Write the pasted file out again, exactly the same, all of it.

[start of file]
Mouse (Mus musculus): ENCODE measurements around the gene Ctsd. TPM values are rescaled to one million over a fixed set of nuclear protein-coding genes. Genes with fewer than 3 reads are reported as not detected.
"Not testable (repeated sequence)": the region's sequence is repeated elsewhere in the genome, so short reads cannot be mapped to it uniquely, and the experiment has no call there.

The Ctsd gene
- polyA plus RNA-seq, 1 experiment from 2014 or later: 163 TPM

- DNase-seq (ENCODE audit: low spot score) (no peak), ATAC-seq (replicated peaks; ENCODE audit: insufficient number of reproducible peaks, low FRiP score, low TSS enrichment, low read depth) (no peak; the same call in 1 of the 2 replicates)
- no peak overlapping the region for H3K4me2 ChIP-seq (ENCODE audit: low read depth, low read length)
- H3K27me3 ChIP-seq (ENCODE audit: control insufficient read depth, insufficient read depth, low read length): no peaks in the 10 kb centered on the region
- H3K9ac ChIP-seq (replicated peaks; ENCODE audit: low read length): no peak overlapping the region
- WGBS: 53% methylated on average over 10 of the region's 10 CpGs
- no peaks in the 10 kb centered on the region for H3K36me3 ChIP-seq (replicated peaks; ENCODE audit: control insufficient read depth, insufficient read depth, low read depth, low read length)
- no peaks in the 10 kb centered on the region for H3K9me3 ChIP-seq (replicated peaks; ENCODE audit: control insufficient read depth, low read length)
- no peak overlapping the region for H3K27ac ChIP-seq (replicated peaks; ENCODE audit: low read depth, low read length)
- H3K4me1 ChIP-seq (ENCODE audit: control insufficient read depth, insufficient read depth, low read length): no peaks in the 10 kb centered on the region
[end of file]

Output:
Mouse (Mus musculus): ENCODE measurements around the gene Ctsd. TPM values are rescaled to one million over a fixed set of nuclear protein-coding genes. Genes with fewer than 3 reads are reported as not detected.
"Not testable (repeated sequence)": the region's sequence is repeated elsewhere in the genome, so short reads cannot be mapped to it uniquely, and the experiment has no call there.

The Ctsd gene
- polyA plus RNA-seq, 1 experiment from 2014 or later: 163 TPM

- DNase-seq (ENCODE audit: low spot score) (no peak), ATAC-seq (replicated peaks; ENCODE audit: insufficient number of reproducible peaks, low FRiP score, low TSS enrichment, low read depth) (no peak; the same call in 1 of the 2 replicates)
- no peak overlapping the region for H3K4me2 ChIP-seq (ENCODE audit: low read depth, low read length)
- H3K27me3 ChIP-seq (ENCODE audit: control insufficient read depth, insufficient read depth, low read length): no peaks in the 10 kb centered on the region
- H3K9ac ChIP-seq (replicated peaks; ENCODE audit: low read length): no peak overlapping the region
- WGBS: 53% methylated on average over 10 of the region's 10 CpGs
- no peaks in the 10 kb centered on the region for H3K36me3 ChIP-seq (replicated peaks; ENCODE audit: control insufficient read depth, insufficient read depth, low read depth, low read length)
- no peaks in the 10 kb centered on the region for H3K9me3 ChIP-seq (replicated peaks; ENCODE audit: control insufficient read depth, low read length)
- no peak overlapping the region for H3K27ac ChIP-seq (replicated peaks; ENCODE audit: low read depth, low read length)
- H3K4me1 ChIP-seq (ENCODE audit: control insufficient read depth, insufficient read depth, low read length): no peaks in the 10 kb centered on the region